US 4272743 A Abstract A method of tuning a trap circuit to a desired frequency is provided. A constant amplitude signal is applied to the trap circuit in a progression of successively different frequency increments. The frequency increments cover a frequency range including the desired frequency. The amplitude of the signal, as modified by the trap circuit is detected and stored at each of the different frequency increments. Successive ones of the stored amplitude values are compared until an amplitude difference is found which is greater than a predetermined minimum difference and is of a polarity indicative of an increase in amplitude with the progression, and is a successor of an amplitude difference which is greater than the predetermined minimum difference and of a polarity indicative of a decrease in amplitude with the progression. The frequency at which the inflection point occurs, as indicated by the two-named amplitude differences, represents the null frequency of the trap circuit. The trap circuit is then tuned to align the null frequency with the desired tuning frequency.
Claims(8) 1. A method of tuning a trap circuit to locate the frequency at which the trap provides maximum attenuation at a desired frequency comprising the steps of:
(a) applying a constant amplitude signal, of successively different frequencies in a progression of frequency increments, over a given frequency range including said desired frequency, to said trap circuit, while (b) detecting the amplitude of said signal as modified by said trap circuit at each of said different frequencies, and (c) sequentially storing said detected amplitudes; (d) comparing successive ones of said stored amplitudes until an amplitude difference is found which is greater than a predetermined minimum difference and is of a polarity indicative of an increase in amplitude with said progression, and is a successor of an amplitude difference which is greater than said predetermined minimum difference and is of a polarity indicative of a decrease in amplitude with said progression; and (e) adjusting said trap circuit in accordance with the frequency difference between the frequency of inflection indicated by said first named amplitude difference and said desired frequency. 2. A method of tuning two cascaded trap circuits to locate their respective characteristic null frequencies at first and second given frequencies above and below a desired center frequency comprising the steps of:
(a) tuning said two trap circuits until their null frequencies are located at approximately said desired center frequency; (b) adjusting one of said trap circuits so as to locate the null frequency of said one trap circuit at a third frequency above said first given frequency; (c) adjusting the other of said trap circuits so as to locate the null frequency of said other trap circuit substantially at said second given frequency; and (d) adjusting said one trap circuit so as to locate said null frequency of said one trap circuit substantially at said first given frequency. 3. The method of claim 2, wherein step (a) comprises the steps of:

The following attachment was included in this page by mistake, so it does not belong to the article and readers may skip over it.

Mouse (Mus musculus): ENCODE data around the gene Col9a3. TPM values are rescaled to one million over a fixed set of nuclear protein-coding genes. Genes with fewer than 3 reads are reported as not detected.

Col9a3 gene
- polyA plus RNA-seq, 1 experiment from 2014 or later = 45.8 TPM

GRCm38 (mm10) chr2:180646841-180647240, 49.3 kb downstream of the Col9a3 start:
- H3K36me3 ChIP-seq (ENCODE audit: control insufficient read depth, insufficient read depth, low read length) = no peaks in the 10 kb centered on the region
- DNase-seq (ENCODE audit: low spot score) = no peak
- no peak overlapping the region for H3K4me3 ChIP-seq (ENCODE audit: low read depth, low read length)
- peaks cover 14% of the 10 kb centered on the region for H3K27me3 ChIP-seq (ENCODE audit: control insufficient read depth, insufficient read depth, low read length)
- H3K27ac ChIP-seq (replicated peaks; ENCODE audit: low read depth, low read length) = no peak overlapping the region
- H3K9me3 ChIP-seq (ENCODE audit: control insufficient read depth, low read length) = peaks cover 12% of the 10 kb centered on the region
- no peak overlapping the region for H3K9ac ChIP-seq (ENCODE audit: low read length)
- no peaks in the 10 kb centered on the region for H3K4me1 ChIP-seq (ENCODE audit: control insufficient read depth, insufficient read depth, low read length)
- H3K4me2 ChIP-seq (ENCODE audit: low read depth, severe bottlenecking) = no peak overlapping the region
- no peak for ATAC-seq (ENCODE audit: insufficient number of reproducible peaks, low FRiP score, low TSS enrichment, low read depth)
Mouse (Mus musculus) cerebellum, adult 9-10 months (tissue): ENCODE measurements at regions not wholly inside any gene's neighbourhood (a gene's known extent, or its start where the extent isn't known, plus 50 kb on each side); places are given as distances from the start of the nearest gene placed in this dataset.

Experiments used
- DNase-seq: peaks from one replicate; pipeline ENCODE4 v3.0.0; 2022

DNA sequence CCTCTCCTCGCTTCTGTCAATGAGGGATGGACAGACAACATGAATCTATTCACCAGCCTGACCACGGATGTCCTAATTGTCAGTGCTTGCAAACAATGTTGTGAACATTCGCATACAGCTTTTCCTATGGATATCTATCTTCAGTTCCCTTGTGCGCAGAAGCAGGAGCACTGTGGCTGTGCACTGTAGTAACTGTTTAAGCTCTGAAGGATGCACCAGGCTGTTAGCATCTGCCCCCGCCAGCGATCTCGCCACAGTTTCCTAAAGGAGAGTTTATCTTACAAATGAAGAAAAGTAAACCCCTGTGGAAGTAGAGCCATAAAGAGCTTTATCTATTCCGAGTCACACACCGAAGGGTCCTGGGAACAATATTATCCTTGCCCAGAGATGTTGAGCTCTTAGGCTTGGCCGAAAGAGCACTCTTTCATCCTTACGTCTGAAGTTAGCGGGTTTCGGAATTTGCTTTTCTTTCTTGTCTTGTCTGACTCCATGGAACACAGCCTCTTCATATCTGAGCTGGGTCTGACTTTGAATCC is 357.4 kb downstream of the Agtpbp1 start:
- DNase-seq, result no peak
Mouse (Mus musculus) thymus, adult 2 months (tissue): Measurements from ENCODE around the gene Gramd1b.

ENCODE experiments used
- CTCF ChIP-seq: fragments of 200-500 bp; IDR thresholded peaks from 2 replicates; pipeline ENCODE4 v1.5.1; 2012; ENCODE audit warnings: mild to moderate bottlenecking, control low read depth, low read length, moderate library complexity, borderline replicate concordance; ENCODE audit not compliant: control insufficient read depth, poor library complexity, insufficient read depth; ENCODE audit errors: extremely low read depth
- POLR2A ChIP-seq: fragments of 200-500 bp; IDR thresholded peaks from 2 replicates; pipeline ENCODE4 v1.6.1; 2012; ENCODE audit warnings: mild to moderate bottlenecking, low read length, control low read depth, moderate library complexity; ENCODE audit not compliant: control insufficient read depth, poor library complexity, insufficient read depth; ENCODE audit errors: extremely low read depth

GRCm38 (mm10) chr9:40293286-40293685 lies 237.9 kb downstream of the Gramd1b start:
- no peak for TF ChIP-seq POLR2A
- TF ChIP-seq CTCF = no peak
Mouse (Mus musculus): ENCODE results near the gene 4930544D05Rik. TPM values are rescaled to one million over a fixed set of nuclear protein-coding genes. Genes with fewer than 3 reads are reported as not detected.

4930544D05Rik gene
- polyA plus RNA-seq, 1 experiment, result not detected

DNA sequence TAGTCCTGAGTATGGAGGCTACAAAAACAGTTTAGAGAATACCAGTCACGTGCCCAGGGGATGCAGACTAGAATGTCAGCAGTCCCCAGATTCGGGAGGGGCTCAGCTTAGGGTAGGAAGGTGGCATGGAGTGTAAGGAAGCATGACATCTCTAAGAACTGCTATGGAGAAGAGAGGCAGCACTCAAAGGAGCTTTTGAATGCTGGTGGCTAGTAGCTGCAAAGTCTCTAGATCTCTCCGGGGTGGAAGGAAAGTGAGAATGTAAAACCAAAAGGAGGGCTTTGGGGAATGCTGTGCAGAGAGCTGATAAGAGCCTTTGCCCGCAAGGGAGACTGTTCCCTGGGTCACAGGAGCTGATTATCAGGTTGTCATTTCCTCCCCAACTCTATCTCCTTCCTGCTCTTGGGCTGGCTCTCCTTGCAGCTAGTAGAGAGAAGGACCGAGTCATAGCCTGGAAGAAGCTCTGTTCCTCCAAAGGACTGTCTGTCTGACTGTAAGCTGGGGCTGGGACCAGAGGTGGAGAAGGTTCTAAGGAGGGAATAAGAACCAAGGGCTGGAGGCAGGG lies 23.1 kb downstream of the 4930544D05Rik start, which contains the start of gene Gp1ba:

(a1) applying a constant amplitude signal, of successively different frequencies in a progression of frequency increments, over a given range of frequencies including said desired center frequency, to said trap circuits, while (a2) detecting the amplitude of said signal, as modified by said trap circuits, at each of said different frequencies, and (a3) sequentially storing said detected amplitudes; (a4) comparing said stored amplitudes to determine the respective null frequencies of said two trap circuits; and (a5) adjusting said two trap circuits in accordance with the frequency differences between said null frequencies and said desired center frequency so as to locate both of said null frequencies at approximately said desired center frequency. 4. The method of claim 2, wherein step (c) comprises the steps of:
(c1) applying a constant amplitude signal, of successively different frequencies in a progression of frequency increments, over a given range of frequencies which includes said desired center frequency and said second given frequency, while (c2) detecting the amplitude of said signal as modified by said trap circuits, at each of said different frequencies; and (c3) sequentially storing said detected amplitudes; (c4) adjusting the other of said trap circuits in accordance with the difference between said second given frequency and the frequency at which said detected amplitudes exhibits a minimum value. 5. The method of claim 2 or 4, wherein step (d) comprises the steps of: